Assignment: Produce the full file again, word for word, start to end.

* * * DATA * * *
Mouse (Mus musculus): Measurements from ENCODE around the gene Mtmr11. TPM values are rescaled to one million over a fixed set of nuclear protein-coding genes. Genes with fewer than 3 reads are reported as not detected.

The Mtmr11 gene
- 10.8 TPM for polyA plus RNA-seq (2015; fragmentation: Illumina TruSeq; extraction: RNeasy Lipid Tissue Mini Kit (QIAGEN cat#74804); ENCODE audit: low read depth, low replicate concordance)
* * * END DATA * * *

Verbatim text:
Mouse (Mus musculus): Measurements from ENCODE around the gene Mtmr11. TPM values are rescaled to one million over a fixed set of nuclear protein-coding genes. Genes with fewer than 3 reads are reported as not detected.

The Mtmr11 gene
- 10.8 TPM for polyA plus RNA-seq (2015; fragmentation: Illumina TruSeq; extraction: RNeasy Lipid Tissue Mini Kit (QIAGEN cat#74804); ENCODE audit: low read depth, low replicate concordance)